I have obviously noticed that there is a heated discussion going on between Jamie(K), Ralf, Stew and a few others which involves some insults or sarcasms.

I have not been here long enough to read everything to determine the attitudes and origins behind it all, so I won?t add any criticisms or platitudes and certainly don?t wish to get the last word in.
I will, however compliment you all on what I?ve read so far.
I have been quite impressed with your written articulations and expressions.

Now, I would like to support Jamie(K)?s view as an American living in America and his experiences in working with immigrants of many countries who have come to the land of milk & honey and have difficulties or simply won?t adapt to their new culture.

First, we have to acknowledge that Jamie(K)`s experiences are real and cannot simply be dealt at the turn of a hand or with a few condescending statements.
I?m a very positive person and until now have only taught English to Germans. I don?t know what it?s like to teach a class of mixed nationality. Maybe my positive attitude will get beaten up. I doubt it, but it could happen so who am I to judge.

Secondly, Jamie(K)?s negative reaction to the Germans or Arabs or whoever, I would say comes from a man who is doing his best to help these people and is sincere.
When he has to confront people who are resentful and don?t wish to change and be flexible to their host country and are also insulting into the bargain, it is no wonder that Jamie(K) feels mishandled and reacts as he does.
But like most experiences, it?s all sent to test us and if it doesn?t kill us, we will grow and it will make us strong and probably immune.

I have similar experiences here in Germany and I have personally met or even worked with very nice Stasi and Nazi types and of course the bad guys. Sometimes I get real pissed off with the hard cases but they are in the minority and the rest of the Germans I meet are just decent human beings. I also live in their country so I have to adapt and be more understanding - which I am - but I still maintain my dignity and values.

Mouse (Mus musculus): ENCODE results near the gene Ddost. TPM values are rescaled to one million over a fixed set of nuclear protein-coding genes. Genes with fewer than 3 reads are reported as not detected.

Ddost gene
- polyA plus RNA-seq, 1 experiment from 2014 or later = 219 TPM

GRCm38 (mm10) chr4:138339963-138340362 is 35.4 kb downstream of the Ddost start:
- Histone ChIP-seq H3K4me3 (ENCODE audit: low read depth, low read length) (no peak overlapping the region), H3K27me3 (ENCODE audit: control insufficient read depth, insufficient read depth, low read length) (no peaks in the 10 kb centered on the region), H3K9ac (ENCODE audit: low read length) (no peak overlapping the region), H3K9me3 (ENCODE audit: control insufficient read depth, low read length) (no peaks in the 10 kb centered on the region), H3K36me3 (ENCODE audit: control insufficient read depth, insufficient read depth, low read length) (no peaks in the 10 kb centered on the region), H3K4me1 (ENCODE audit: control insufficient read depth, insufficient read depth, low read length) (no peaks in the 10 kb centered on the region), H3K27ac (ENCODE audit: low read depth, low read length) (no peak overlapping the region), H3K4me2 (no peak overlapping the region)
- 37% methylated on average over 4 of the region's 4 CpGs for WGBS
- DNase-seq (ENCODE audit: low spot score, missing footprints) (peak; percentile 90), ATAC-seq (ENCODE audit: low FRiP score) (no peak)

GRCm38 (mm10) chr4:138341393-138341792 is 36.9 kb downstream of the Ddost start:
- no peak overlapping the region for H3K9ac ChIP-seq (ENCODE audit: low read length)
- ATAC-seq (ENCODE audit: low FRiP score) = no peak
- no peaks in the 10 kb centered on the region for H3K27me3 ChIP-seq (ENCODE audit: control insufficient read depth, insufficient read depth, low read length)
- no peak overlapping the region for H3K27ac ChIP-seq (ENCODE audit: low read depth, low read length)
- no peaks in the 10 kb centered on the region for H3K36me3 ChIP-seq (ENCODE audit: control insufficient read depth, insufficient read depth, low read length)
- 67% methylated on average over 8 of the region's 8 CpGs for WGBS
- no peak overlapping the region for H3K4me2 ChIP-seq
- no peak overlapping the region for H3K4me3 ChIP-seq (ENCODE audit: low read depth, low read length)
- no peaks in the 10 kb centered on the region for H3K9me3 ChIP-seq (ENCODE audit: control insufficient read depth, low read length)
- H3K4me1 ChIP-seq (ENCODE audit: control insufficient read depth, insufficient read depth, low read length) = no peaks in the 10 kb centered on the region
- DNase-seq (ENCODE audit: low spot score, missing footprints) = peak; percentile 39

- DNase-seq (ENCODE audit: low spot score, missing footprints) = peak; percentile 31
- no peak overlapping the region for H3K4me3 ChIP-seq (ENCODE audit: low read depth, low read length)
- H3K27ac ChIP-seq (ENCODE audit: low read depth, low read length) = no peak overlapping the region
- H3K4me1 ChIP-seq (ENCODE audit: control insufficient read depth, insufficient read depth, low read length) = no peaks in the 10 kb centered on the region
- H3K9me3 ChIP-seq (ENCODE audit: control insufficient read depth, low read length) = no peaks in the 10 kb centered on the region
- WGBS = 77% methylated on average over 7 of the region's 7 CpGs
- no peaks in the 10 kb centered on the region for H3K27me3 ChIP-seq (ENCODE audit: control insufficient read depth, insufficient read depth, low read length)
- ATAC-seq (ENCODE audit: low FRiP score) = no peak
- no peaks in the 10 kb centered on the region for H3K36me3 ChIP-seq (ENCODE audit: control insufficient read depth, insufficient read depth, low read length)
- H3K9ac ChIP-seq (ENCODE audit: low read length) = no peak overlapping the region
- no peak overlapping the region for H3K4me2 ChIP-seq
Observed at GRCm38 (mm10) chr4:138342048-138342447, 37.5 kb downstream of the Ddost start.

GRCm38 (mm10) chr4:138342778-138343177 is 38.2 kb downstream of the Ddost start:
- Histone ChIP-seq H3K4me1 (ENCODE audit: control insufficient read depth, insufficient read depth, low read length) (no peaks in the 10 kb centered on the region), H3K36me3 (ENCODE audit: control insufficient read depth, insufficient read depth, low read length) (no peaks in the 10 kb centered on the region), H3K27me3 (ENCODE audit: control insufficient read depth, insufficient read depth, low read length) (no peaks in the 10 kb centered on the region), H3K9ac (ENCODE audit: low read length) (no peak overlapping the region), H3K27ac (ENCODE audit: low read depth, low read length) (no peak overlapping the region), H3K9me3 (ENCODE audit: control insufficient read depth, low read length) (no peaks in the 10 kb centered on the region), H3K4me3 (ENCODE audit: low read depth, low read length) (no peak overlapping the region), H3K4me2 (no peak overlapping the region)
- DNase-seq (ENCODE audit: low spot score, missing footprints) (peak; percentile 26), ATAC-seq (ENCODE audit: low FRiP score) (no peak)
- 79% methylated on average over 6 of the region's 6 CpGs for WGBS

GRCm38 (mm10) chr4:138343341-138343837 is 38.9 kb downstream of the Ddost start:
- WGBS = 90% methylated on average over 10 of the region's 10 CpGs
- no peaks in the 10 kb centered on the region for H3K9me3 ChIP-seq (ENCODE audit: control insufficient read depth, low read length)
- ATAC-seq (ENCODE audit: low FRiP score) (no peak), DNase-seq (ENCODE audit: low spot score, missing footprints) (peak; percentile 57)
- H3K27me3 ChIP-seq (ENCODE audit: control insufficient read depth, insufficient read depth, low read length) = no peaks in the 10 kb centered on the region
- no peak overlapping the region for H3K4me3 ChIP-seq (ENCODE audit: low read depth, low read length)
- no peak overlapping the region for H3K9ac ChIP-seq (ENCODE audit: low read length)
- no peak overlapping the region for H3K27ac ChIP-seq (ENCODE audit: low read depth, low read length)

If I am confronted with a person who is rude or bad mannered I tell them in no uncertain terms what I think of their behaviour ; that has more to do with their upbringing and personality and not their culture.

Thirdly or finally, that many immigrants who come to America don?t appreciate all the western customs and values - which is OK - but I think some bring with them or develop a certain resentment and animosity to Americans because of some trauma they?ve experienced directly or indirectly via the USA?s politics.
Especially the religious hardliners who then think that the country that hosts them doesn?t deserve their respect and even need converting to their doctrine. Worse, that Americans are lower than them in morals and values.
What many of these people don?t realise is that maybe 50% of Americans don?t agree with the present politics and have to suffer just as much as they do when they are abroad.
They need to understand that Americans are also decent caring people and have to work hard to survive as any normal working person.
When I see beggars on the street in L.A. or New York then that is just as excruciating as a beggar in India, Brazil, Africa, Indonesia etc. that?s no bloody life.

I think these are the three main points relevent to what Jamie(K) is trying to defend or get across.